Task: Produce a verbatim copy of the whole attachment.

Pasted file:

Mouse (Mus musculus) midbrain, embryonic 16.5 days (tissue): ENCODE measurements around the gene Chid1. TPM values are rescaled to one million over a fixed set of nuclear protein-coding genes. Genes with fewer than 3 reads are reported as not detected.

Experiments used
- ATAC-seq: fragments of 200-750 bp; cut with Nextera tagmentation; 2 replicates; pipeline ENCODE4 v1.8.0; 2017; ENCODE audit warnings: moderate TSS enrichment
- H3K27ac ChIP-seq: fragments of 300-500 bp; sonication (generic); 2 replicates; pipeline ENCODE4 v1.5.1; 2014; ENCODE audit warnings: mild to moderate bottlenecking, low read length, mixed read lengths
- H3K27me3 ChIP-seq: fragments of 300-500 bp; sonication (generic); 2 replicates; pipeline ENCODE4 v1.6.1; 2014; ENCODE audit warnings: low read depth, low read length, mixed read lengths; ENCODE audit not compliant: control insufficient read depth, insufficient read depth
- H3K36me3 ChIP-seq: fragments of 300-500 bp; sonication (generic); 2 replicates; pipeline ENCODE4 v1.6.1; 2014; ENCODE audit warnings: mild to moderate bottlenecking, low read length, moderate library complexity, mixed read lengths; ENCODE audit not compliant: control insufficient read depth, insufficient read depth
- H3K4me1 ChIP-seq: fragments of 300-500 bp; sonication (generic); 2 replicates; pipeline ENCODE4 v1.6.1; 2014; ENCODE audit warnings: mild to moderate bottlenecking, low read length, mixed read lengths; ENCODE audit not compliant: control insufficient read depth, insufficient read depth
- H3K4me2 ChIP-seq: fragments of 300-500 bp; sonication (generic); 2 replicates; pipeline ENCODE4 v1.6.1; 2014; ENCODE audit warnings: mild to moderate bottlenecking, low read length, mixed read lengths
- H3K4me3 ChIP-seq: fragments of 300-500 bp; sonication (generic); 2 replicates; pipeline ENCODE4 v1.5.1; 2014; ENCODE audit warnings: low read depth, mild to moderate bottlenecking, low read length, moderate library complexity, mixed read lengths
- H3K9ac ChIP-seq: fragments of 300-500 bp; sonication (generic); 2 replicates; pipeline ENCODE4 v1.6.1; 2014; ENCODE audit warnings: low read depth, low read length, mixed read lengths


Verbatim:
Mouse (Mus musculus) midbrain, embryonic 16.5 days (tissue): ENCODE measurements around the gene Chid1. TPM values are rescaled to one million over a fixed set of nuclear protein-coding genes. Genes with fewer than 3 reads are reported as not detected.

Experiments used
- ATAC-seq: fragments of 200-750 bp; cut with Nextera tagmentation; 2 replicates; pipeline ENCODE4 v1.8.0; 2017; ENCODE audit warnings: moderate TSS enrichment
- H3K27ac ChIP-seq: fragments of 300-500 bp; sonication (generic); 2 replicates; pipeline ENCODE4 v1.5.1; 2014; ENCODE audit warnings: mild to moderate bottlenecking, low read length, mixed read lengths
- H3K27me3 ChIP-seq: fragments of 300-500 bp; sonication (generic); 2 replicates; pipeline ENCODE4 v1.6.1; 2014; ENCODE audit warnings: low read depth, low read length, mixed read lengths; ENCODE audit not compliant: control insufficient read depth, insufficient read depth
- H3K36me3 ChIP-seq: fragments of 300-500 bp; sonication (generic); 2 replicates; pipeline ENCODE4 v1.6.1; 2014; ENCODE audit warnings: mild to moderate bottlenecking, low read length, moderate library complexity, mixed read lengths; ENCODE audit not compliant: control insufficient read depth, insufficient read depth
- H3K4me1 ChIP-seq: fragments of 300-500 bp; sonication (generic); 2 replicates; pipeline ENCODE4 v1.6.1; 2014; ENCODE audit warnings: mild to moderate bottlenecking, low read length, mixed read lengths; ENCODE audit not compliant: control insufficient read depth, insufficient read depth
- H3K4me2 ChIP-seq: fragments of 300-500 bp; sonication (generic); 2 replicates; pipeline ENCODE4 v1.6.1; 2014; ENCODE audit warnings: mild to moderate bottlenecking, low read length, mixed read lengths
- H3K4me3 ChIP-seq: fragments of 300-500 bp; sonication (generic); 2 replicates; pipeline ENCODE4 v1.5.1; 2014; ENCODE audit warnings: low read depth, mild to moderate bottlenecking, low read length, moderate library complexity, mixed read lengths
- H3K9ac ChIP-seq: fragments of 300-500 bp; sonication (generic); 2 replicates; pipeline ENCODE4 v1.6.1; 2014; ENCODE audit warnings: low read depth, low read length, mixed read lengths